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Tommorrow is Saturday and I have dedicated the whole day, possibly weekend, to changing my front springs for Big Block conversion. I have pickle forks, air compressor and air tools, spring compressor, big hammers etc. Does anyone who has done this work have any tips for me? Any pitfalls to watch for? I heed all advice. Thanks
 

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66 El Camino 57 Chevy pickup 2004 Tahoe
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I'm with Fred. Be very careful, the springs have a tremendous amount of force in them when they're compressed.

One trick: Before removing the shock, pull the cotter pins out of the upper and lower ball joint nuts and back them off a couple of turns. Then use your pickle fork or big hammers to break loose the taper of the ball joints. That way everything is still under control and tied together, no surprises. Pull the shock, apply the spring compressor, when you can turn the nuts by hand the spring is compressed enough. If the ball joint studs start turning making it difficult get the nuts off it's simple to loosen the compressor enough to seat the tapers again lightly.

Also, you'll want to loosen the the big bolts that hold the lower control arm, this will allow the bushings to turn so you can get the arm down far enough. Don't re-tighten them until you have at least a partial load on the suspension as the inner sleeve is locked into place when the bolt is tightened.

Watch those fingers, ever notice how many mechanics are missing fingers or parts of fingers?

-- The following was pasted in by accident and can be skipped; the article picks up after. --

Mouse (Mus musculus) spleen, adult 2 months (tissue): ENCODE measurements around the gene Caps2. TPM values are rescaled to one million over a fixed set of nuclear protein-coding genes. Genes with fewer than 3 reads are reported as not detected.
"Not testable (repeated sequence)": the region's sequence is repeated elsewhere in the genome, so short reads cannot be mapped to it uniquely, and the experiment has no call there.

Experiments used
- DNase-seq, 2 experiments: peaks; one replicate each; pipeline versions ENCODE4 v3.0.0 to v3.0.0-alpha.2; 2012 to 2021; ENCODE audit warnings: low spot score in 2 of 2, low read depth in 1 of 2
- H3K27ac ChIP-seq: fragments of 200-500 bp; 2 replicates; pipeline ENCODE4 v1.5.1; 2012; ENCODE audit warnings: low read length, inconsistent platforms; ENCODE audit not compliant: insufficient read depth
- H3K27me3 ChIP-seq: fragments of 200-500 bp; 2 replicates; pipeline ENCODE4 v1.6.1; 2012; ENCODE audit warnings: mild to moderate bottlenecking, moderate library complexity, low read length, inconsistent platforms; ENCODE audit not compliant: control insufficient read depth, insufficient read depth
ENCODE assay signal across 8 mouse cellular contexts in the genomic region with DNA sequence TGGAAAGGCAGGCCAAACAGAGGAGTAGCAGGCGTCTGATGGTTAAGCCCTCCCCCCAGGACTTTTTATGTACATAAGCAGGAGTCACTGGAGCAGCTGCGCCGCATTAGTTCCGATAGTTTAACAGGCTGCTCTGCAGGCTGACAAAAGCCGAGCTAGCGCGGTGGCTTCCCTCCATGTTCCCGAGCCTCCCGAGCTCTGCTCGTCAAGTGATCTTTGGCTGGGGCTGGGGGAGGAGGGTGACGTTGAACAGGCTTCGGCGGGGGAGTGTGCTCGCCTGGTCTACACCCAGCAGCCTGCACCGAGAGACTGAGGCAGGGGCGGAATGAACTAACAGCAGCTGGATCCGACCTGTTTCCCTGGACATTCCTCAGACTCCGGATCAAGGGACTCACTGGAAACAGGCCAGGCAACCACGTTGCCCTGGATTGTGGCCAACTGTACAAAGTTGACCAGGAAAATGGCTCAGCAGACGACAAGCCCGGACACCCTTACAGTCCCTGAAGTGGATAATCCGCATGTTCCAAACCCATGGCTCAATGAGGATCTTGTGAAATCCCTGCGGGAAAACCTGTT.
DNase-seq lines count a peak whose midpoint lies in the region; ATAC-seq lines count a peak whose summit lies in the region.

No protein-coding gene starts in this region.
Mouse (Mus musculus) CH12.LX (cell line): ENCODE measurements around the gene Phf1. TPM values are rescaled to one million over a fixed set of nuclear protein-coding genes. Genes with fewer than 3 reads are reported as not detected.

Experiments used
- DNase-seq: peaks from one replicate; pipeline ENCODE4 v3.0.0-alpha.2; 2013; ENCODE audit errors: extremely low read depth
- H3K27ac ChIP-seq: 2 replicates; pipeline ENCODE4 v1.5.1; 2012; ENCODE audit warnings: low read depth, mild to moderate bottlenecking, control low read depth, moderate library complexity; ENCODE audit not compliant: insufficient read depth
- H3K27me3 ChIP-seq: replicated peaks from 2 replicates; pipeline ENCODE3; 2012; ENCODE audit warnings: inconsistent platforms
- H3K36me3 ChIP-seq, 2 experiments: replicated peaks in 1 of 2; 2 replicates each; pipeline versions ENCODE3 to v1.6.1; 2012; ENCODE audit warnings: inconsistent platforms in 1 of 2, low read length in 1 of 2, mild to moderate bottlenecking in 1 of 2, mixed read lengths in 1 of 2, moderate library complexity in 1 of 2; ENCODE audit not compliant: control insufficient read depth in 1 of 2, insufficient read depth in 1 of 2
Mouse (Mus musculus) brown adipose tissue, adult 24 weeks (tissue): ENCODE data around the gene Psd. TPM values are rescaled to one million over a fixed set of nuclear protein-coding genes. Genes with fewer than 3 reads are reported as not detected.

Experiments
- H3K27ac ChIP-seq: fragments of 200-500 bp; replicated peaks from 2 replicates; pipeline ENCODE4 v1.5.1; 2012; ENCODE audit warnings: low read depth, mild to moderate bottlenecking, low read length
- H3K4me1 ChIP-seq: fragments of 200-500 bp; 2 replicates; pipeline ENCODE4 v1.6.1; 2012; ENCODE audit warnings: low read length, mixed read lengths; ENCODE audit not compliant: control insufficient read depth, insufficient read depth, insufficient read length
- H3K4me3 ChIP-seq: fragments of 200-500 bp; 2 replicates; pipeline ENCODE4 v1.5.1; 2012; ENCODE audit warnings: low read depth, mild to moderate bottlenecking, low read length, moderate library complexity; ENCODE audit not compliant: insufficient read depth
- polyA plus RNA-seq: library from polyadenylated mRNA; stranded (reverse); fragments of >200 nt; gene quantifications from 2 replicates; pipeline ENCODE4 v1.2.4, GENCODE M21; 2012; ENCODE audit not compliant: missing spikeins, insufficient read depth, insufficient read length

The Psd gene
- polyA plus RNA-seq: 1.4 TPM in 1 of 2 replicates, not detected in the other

Tom
 

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1. Use an internal spring compressor.

2. Chain the spring to a secure part of the chassis. Take up as much chain slack as you can when compressing (removing the spring) and decompressing (installing the spring). This "leash" will prevent the spring from going somewhere where you don't want it to go.

3. From my experience, (installing Moog big block springs), I compressed the overall spring height to approx. 14 inches (+ or - an inch). This seems to be the ideal height when reinstalling the springs and being able to remove the internal spring compressor. This was for a 1971 El Camino (converting from small block to big block).

4. When reinstalling the spring, you will need to take time experimenting where to attach the spring claw to the appropriate spring coil. This is necessary in order to be able to remove the internal compressor claw once you have installed the spring. This trial and error cycle means compressing, installing, and trying to remove the compressor...again and again. :)

It was a little tedious on the first spring install, but much easier once I knew how to "dial-in" the spring height and knew which coil to attach the claw to.

5. Take your time, and constantly evaluate what is happening and could happen while working on this conversion.

Good luck.

-stu